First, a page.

28 thoughts on “Satellite Sea Levels”

  1. Does the study detail the technical flaws with the sensor that lead to the poor measurements or is this just based on an assumption?

    1. Not an assumption.

      They cannot get the data to work unless they discover a mysterious and previously unknown error in calibration.

  2. I’ve crunched numbers on the cost of pumping water 100 meters up onto vast polar areas (Antarctica, Canada, Siberia) at 0.10 cents per kWh to lower the sea level by 1 mm/year. Not accounting for 85% centrifugal pump efficiency, it’s about $10 billion a year per mm/yr rise abated.

    *** calculation ***

    Ocean area: 3.6E14 square meters.
    Flow rate for 1mm/year change in SL: 11,407,712 kg/sec (11,403 m^3/sec)
    power required to pump 100 meters (328 feet): 11,186 MW (which is 28 400 MW power plants).
    cost/hour at 0.10/kWh: $1,118,640
    cost/year: $9.81 billion per mm/year change.

    ******
    I went with something near the market price of electricity because that already has all sorts of economic calculations worked in.

    If the world splits up the cost according to GDP, a reasonable measure for CO2 output, the US share would be about $2.5 billion a year. So for $25 billion we could bring a -10mm/year change to whatever the guess the sea level is, and not a dime of it need go to alarmists. It would all go to construction and power plant folks, plus the energy sector to run the plants. I would recommend running them on coal, just because it’s cheap and would piss off the alarmists.

    1. George, you sound serious ….

      Now do the math to see how cold it would need to be to actually freeze that much sea water.

      Did you know that brine spills are treated more seriously than oil spills by the oil industry?

      1. Seawater freezes at about 28.4 F. but most of the salt is expelled by freezing, creating a saltier brine that could be returned to the ocean. The whole floating arctic is frozen former seawater.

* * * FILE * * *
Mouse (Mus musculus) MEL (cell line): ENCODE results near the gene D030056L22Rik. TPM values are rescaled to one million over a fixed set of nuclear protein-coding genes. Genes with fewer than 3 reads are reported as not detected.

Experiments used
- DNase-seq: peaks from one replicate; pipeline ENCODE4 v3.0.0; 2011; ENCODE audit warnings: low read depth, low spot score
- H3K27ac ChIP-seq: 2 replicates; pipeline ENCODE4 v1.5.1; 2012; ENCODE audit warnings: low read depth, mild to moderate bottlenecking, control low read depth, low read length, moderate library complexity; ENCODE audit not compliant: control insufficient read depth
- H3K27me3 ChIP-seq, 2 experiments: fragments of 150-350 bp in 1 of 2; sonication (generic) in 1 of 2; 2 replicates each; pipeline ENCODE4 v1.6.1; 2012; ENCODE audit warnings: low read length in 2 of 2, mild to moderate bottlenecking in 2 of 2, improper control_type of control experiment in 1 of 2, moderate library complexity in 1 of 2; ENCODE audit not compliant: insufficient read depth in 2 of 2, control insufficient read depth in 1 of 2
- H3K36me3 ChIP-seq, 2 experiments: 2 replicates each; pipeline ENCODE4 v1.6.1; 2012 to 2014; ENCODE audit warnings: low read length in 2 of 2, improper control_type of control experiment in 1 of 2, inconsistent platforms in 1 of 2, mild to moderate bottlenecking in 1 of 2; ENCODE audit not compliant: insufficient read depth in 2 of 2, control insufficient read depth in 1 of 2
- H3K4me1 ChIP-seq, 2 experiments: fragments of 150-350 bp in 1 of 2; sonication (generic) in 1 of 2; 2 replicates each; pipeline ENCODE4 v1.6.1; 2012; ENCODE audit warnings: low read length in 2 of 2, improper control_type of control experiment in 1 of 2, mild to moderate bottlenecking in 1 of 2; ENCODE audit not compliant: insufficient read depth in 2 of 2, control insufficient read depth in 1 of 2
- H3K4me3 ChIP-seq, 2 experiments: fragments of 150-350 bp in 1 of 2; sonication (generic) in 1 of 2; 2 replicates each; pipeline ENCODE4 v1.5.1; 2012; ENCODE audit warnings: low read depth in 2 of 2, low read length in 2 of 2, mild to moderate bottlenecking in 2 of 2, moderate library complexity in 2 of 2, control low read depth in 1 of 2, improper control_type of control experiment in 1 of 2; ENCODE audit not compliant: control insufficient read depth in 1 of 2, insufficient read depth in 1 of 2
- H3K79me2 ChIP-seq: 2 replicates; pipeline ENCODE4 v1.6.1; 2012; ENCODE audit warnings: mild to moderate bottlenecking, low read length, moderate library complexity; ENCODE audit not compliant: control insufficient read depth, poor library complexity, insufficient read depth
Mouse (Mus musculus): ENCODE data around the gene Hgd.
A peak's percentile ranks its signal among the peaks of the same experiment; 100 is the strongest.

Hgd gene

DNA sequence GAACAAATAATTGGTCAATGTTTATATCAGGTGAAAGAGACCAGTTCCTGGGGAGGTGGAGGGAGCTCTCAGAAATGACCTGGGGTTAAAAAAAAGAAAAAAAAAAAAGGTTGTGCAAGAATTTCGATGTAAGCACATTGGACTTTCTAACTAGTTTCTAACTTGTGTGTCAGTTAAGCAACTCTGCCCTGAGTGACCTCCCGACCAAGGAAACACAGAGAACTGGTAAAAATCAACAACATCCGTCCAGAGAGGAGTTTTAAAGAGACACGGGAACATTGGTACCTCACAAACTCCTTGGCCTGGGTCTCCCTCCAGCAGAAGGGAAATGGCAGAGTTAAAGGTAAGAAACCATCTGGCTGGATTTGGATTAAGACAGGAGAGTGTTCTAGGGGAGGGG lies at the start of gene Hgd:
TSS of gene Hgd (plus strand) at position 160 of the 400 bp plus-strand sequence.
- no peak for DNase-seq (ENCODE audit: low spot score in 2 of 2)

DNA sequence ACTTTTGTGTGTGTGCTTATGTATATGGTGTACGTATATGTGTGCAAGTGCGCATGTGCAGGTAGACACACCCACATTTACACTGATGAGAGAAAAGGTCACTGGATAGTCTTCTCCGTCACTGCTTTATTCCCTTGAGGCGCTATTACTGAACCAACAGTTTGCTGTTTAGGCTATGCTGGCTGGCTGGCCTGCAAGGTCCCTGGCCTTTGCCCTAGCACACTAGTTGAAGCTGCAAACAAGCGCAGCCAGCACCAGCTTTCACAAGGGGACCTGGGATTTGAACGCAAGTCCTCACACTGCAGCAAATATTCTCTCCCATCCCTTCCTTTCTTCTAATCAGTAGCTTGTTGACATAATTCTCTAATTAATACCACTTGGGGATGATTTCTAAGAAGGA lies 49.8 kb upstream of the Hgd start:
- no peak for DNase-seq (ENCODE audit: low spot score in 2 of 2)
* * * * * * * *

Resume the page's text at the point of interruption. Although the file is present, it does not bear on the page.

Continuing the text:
Pretty much all water that lands near the poles ends up as ice. In Alaskan ice climbers use diesel pumps to create ice towers over a hundred feet tall. The height limit is at least 4 kilometers.

        But my main point is look at the numbers. The costs of controlling sea level via a power plant and a pump are pretty trivial, less than we’re probably spending fretting about the sea level. Dropping it by 4 or 5 mm/year could be done with about 2 years of new Chinese coal plant construction.

        But alarmists don’t want a simple solution, they want emotional outrage and acknowledgement. They want validation. They want to restructure the terms of your marriage. It’s an issue they can leverage, and if you just wade in with a bucket and solve tbe bathroom overflow problem caused by your fish cooler, then how does that help them viz-a-viz taking her mother on vacation to the Virgin Islands?

        As I see it, the problem is bone dead simple. We know how to solve it. We know how to put hard numbers on the cost of solving it. It’s a problem we would just go ahead and solve because it’s a solvable problem, and that’s what we do. Opposed are people who would be outraged that we took away THEIR PROBLEM. They were relying on the problem to make you behave and gain a bunch of concessions and power. They were betting their future on you not solving that problem, but doing whatever they told you to do because there was this PROBLEM.

        Screw ’em. They’re going to bitch anyway, and they can just chew their fingernails while you get credit for being the solver of THE PROBLEM.